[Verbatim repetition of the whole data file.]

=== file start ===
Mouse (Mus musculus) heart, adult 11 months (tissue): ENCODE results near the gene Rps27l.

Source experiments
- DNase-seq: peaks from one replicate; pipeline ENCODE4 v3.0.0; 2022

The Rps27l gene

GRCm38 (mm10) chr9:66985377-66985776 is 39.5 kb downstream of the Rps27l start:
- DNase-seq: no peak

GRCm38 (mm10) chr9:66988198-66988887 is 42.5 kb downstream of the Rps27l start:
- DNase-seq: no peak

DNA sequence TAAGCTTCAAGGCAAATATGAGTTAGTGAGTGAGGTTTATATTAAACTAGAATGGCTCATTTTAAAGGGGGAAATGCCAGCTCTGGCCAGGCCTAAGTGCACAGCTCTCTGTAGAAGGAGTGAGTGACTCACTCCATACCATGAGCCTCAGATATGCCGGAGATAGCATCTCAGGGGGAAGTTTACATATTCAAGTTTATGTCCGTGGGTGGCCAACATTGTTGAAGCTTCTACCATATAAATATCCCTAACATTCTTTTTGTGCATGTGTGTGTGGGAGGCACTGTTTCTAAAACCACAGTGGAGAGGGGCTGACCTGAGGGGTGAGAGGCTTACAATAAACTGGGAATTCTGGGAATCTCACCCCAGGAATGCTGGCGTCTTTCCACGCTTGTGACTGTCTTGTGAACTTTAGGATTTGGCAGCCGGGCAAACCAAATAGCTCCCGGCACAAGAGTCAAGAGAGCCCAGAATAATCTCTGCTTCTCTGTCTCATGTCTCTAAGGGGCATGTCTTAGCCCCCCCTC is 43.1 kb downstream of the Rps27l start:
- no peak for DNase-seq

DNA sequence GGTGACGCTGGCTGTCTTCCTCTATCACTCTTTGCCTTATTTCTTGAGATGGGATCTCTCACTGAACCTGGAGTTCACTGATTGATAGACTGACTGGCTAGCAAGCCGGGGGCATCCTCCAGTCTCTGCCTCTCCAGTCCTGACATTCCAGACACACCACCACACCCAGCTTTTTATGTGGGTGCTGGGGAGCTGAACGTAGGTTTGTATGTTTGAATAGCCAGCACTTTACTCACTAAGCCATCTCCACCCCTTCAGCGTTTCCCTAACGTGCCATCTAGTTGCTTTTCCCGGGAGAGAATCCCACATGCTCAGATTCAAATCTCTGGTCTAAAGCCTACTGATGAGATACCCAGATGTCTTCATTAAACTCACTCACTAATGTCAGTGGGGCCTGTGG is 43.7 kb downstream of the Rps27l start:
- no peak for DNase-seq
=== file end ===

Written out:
Mouse (Mus musculus) heart, adult 11 months (tissue): ENCODE results near the gene Rps27l.

Source experiments
- DNase-seq: peaks from one replicate; pipeline ENCODE4 v3.0.0; 2022

The Rps27l gene

GRCm38 (mm10) chr9:66985377-66985776 is 39.5 kb downstream of the Rps27l start:
- DNase-seq: no peak

GRCm38 (mm10) chr9:66988198-66988887 is 42.5 kb downstream of the Rps27l start:
- DNase-seq: no peak

DNA sequence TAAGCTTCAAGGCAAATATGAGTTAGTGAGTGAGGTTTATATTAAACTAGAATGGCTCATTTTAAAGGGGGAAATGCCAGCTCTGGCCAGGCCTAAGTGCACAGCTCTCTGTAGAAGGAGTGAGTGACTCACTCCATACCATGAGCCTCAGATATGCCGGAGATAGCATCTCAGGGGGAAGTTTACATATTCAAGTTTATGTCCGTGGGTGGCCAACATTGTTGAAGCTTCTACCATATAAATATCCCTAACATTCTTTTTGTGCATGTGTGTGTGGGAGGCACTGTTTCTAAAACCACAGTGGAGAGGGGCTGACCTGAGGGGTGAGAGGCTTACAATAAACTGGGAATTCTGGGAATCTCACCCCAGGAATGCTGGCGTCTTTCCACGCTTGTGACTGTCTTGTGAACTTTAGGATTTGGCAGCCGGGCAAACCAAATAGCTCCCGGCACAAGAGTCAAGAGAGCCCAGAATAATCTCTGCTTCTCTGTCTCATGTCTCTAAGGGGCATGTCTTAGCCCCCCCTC is 43.1 kb downstream of the Rps27l start:
- no peak for DNase-seq

DNA sequence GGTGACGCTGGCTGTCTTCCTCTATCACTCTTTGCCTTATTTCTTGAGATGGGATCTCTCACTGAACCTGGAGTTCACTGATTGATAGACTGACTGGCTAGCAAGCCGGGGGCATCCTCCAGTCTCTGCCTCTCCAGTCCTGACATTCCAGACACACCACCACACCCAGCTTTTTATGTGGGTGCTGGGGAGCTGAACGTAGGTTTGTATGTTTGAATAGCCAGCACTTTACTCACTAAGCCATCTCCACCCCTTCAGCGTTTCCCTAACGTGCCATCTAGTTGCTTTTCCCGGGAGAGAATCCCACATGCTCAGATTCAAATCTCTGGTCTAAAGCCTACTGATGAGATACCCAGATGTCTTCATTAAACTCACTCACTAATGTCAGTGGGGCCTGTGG is 43.7 kb downstream of the Rps27l start:
- no peak for DNase-seq